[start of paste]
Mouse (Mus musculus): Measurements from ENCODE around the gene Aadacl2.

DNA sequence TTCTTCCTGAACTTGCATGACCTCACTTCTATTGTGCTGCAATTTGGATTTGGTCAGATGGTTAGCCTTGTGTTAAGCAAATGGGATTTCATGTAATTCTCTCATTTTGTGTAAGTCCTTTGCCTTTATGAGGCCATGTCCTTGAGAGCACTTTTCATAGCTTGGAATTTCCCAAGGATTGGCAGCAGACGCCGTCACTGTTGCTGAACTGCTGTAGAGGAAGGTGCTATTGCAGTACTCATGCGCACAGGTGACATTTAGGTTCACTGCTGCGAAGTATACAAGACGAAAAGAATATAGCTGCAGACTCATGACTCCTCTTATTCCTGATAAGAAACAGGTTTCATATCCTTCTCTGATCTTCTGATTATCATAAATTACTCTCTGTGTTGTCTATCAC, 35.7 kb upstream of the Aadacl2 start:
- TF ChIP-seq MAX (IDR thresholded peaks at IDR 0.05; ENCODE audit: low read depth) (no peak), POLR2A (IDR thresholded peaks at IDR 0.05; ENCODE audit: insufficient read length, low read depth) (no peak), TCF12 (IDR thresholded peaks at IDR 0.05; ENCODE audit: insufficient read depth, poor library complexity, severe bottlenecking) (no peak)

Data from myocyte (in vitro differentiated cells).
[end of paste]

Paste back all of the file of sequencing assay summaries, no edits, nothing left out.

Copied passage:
Mouse (Mus musculus): Measurements from ENCODE around the gene Aadacl2.

DNA sequence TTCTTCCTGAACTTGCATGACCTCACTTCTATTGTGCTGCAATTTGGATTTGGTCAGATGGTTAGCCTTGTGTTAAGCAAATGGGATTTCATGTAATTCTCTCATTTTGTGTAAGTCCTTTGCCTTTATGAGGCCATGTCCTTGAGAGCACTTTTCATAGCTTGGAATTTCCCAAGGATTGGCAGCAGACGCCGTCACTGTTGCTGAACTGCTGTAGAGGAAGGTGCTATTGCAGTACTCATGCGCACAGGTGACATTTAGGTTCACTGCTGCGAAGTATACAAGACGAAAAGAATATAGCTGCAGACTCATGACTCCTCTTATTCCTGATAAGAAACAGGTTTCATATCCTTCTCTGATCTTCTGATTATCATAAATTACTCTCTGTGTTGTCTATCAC, 35.7 kb upstream of the Aadacl2 start:
- TF ChIP-seq MAX (IDR thresholded peaks at IDR 0.05; ENCODE audit: low read depth) (no peak), POLR2A (IDR thresholded peaks at IDR 0.05; ENCODE audit: insufficient read length, low read depth) (no peak), TCF12 (IDR thresholded peaks at IDR 0.05; ENCODE audit: insufficient read depth, poor library complexity, severe bottlenecking) (no peak)

Data from myocyte (in vitro differentiated cells).